Fig. 20: Sensitivity of the F upper guide towards different cable speeds: blue(continue) 5 m/s, black (traited) 4 m/s, red(dotted) 3 m/s.

Finally I checked the effect of a lower speed of the system, also in this case there is a reduction in the peak value, I have reported the results for two speeds (5 m/s, 4 m/s, 3 m/s). The slope of the speed sensitivity is 600 [N/m/s]

## Conclusion

My model seems to replicate quite well, at least qualitatively, some of the aspects of a real ropeway, such as the behavior of the cable-claw system and the action of the slowing wheels on the cabin.

The aim of the project to estimate the forces acting on the guides has been fullfilled, also the sensitivity studies for the upper guide force have showed interesting results.

In particular the presence of linear dependencies can simplify further optimization studies. To check the linearities I have used the superposition principle. I guessed the force in the case of having stiffness equal to 750 N/mm and preload equal to 10 kN at the normal 5 m/s speed, the force resulting assuming the validity of the principle is of 6640 N and if the linearities are true should be the same as the one obtained through a new simulation. Running a simulation with the same parameters I have obtained a peak force of 6705 N, the error between the two is lesser than 1% so I can conclude that the system responds linearly to stiffness, preload and speed in the range considered for these values.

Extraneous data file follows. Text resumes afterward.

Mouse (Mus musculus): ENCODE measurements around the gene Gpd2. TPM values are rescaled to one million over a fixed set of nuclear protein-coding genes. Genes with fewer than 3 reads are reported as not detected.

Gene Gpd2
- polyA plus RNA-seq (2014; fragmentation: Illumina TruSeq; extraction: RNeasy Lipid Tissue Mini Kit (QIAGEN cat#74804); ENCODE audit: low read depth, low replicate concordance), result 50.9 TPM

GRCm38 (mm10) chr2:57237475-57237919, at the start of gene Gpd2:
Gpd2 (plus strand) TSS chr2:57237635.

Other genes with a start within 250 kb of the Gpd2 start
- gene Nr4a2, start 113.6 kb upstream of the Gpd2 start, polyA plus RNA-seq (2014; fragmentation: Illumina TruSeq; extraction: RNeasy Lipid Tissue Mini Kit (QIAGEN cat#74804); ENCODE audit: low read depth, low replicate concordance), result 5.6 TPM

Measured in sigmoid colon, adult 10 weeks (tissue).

However I have focused only on one geometry possible for the guide, while in a future development also a variation in the shape of the upper guide should be considered. To do so efficiently I started with the plane modeling of the guide which would have permitted an easy variation of the orientation but the problems encountered with the contacts made me switch to a solid spline profile which is not that easy to parametrize.

Another interesting aspect can be to provide a better model to the cable, determining an accurate value for the lumped stiffnesses, which in my model were based on the observation of the displacements of real systems and modified to reproduce such displacements in my model. The cable should also be modeled considering all its degrees of freedom and not only vertical displacement and rotation around its axis.

Finally it would be interesting, after having developed a new cable model, to remove the AX and AY constraints to the claws to see how these two assumptions have influenced the final results. To do so you must also change the contact modeling I have used because simply adding these dofs in my model provided unrealistic behaviour.

## References

[3] Domenico Gentile, “Principi e Metodologie delle Costruzioni di Macchine.”, Slide UniCas, 2011/2012.